Among the personalities and pioneering research on the Top 100 stories of 2010 list in the latest Discover magazine issue is Stanford law professor Hank Greely, JD, for his efforts to balance the new scientific possibilities and potential pitfalls of consumer genetic testing.
In the Q&A, Greely discusses UC Berkeley's proposal to genetically test incoming freshman, the Havasupai Indians' lawsuit to retrieve members' genetic samples, using family forensic DNA analysis to solve crimes and promising developments in genetic testing. When asked about the most important turn of events this year in the arena of genetic law and ethics, he says:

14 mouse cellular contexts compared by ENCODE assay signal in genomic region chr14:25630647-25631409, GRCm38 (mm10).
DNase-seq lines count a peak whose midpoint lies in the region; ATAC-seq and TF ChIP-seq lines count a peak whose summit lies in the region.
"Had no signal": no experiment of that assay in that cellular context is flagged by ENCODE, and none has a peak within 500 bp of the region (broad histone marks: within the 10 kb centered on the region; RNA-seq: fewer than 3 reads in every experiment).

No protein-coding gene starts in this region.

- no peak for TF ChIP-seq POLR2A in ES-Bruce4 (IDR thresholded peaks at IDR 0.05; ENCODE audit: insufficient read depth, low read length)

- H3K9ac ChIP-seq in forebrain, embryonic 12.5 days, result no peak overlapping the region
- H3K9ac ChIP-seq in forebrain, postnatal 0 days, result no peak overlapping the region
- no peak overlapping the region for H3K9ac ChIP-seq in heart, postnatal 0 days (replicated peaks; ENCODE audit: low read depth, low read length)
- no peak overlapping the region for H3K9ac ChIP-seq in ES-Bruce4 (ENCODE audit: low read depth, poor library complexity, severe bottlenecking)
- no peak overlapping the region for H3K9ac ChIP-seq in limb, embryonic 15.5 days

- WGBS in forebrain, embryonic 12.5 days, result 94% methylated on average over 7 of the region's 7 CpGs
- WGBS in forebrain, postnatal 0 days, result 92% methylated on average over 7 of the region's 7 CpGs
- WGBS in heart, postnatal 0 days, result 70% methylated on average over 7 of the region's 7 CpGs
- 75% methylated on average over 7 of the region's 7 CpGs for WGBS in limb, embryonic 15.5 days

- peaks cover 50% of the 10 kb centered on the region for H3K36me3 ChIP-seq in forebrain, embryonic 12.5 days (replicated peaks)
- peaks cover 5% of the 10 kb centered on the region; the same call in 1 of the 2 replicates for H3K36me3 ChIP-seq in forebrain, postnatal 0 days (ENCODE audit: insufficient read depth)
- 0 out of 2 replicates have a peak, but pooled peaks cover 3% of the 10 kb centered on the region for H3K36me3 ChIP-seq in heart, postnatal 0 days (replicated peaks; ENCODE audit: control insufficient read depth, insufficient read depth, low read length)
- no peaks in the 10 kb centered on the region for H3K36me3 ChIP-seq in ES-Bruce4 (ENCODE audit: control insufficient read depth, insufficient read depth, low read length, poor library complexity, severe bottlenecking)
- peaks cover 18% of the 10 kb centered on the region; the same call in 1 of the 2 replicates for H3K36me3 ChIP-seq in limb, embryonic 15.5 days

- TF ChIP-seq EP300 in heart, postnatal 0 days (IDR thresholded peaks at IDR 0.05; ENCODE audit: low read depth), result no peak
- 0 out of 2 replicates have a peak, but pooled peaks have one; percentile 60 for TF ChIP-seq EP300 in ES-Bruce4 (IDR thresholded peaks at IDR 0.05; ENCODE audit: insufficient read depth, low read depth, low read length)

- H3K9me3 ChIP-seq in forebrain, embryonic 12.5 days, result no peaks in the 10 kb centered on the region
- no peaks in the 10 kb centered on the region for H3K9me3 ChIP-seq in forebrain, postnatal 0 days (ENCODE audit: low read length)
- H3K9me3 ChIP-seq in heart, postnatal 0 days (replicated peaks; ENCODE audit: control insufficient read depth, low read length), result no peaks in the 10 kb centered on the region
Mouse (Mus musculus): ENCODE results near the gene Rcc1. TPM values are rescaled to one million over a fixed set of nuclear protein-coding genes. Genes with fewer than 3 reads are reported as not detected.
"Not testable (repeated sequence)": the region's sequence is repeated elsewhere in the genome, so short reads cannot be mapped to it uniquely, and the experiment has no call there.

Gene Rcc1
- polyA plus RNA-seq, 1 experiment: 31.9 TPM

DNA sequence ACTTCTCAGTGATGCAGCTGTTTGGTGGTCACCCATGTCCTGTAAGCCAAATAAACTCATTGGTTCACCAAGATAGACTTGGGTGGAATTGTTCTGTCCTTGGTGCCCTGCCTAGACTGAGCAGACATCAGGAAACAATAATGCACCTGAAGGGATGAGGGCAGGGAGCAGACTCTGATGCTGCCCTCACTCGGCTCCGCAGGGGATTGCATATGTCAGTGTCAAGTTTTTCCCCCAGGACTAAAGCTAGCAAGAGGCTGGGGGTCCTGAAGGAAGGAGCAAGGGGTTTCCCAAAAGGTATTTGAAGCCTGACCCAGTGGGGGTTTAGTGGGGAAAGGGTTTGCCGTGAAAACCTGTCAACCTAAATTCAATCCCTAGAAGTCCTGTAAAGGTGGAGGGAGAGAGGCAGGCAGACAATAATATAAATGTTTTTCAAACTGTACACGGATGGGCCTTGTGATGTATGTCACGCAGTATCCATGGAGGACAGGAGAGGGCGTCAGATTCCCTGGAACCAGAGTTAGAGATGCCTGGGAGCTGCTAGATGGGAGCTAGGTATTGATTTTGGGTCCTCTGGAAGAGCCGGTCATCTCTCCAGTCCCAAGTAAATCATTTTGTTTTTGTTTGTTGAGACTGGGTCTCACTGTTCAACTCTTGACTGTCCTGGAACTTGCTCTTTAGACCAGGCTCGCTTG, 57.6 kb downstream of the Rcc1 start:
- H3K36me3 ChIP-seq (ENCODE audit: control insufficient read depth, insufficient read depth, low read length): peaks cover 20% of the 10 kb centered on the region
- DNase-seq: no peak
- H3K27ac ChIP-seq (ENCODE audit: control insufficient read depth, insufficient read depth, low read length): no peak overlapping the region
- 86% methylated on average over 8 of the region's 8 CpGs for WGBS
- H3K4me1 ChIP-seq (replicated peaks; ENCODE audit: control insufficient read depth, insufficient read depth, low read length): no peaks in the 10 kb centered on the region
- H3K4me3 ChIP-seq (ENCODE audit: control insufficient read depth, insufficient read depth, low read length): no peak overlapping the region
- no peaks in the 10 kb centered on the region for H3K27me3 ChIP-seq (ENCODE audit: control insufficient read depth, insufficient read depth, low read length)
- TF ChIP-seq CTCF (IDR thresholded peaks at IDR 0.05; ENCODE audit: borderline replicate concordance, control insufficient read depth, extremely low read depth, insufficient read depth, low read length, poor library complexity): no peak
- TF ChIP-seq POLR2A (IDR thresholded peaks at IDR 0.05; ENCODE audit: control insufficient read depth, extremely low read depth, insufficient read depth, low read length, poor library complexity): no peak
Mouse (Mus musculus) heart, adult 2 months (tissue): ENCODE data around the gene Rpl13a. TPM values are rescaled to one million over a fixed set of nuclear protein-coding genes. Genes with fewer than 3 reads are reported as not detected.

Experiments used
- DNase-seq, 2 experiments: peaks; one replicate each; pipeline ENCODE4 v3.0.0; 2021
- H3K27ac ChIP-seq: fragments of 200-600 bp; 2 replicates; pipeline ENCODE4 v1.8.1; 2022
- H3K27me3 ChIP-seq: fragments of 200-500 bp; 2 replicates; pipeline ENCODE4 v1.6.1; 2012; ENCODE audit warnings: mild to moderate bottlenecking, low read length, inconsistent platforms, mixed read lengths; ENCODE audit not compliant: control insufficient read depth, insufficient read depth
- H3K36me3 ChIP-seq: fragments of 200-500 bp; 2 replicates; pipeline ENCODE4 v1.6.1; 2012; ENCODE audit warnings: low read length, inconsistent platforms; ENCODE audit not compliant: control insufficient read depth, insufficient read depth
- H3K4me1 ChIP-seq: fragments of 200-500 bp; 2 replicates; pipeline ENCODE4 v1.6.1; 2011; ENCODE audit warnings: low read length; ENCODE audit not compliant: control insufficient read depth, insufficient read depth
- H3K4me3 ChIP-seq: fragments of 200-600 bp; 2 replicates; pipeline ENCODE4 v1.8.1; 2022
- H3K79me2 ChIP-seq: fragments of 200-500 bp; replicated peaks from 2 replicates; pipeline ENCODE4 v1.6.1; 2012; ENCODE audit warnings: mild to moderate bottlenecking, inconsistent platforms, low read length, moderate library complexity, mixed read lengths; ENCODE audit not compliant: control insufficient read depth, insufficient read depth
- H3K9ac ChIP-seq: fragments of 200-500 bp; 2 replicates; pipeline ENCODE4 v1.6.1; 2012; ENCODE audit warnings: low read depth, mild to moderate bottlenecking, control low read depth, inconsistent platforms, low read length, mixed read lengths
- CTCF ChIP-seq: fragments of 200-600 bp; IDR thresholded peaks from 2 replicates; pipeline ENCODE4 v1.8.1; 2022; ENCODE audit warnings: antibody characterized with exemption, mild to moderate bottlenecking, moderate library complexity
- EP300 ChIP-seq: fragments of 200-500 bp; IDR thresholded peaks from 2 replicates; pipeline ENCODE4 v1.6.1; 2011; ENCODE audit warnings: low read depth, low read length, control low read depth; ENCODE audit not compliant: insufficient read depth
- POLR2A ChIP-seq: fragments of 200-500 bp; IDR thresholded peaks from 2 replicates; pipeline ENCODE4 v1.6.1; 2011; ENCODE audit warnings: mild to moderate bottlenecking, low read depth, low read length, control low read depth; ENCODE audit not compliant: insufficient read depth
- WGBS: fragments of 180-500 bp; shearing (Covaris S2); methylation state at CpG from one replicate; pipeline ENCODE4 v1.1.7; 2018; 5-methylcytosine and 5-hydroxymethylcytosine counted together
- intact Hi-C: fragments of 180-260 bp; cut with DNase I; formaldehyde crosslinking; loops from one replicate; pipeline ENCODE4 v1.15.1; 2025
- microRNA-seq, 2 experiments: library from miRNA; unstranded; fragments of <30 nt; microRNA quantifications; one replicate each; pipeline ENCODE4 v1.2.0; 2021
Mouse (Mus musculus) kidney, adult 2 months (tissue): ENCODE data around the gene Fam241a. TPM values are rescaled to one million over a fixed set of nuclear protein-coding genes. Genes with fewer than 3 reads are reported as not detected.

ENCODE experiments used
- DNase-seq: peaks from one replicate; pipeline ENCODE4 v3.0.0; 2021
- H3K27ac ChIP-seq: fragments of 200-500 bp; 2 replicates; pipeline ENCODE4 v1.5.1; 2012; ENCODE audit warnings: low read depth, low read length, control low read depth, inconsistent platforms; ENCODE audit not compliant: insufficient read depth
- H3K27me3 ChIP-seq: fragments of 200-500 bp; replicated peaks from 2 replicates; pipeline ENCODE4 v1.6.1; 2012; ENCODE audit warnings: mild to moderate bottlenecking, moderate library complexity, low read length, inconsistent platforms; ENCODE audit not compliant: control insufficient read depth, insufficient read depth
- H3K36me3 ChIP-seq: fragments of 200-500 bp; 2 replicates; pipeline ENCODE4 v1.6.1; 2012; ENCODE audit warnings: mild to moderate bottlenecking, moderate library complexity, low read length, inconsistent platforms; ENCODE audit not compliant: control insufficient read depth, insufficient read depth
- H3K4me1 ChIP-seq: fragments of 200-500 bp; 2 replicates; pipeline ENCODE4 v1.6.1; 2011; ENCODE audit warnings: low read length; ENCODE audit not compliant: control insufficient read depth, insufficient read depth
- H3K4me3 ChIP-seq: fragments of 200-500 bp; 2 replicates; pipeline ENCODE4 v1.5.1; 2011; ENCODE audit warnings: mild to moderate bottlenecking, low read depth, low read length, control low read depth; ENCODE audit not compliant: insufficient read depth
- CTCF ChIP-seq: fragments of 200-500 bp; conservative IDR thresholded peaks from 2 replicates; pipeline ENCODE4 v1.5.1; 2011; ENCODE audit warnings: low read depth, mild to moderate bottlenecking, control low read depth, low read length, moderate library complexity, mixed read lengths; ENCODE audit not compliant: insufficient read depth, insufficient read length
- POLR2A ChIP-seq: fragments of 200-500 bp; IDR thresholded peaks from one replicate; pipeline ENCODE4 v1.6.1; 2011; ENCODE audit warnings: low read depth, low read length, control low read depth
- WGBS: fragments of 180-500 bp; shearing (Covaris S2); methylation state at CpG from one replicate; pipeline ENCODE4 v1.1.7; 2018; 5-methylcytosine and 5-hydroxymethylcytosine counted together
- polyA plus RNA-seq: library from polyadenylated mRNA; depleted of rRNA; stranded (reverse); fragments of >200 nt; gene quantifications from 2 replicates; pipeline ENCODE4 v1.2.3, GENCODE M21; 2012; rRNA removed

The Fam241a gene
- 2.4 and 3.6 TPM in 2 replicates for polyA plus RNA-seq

In May Walgreens announced that it planned to sell genetic tests in its stores. The fda issued a warning letter to the test manufacturer in response, saying that such a product would require FDA approval, and then Walgreens pulled out. Congress also held hearings on genetic testing, and the U.S. Government Accountability Office issued a report that was pretty damning to the direct-to-consumer industry. They sent the same DNA to a bunch of different companies and got some very inconsistent results. To me, federal involvement was the big story. Consumer genetic testing is probably going to get more regulated, and we saw that starting around the middle of the year. I think that’s a good thing.
Previously: Stanford legal expert discusses promise and pitfalls of genetic testing, Over-the-counter genetic tests are a bad idea, Stanford expert says and Stanford's Hank Greely responds to reporter's DNA dilemma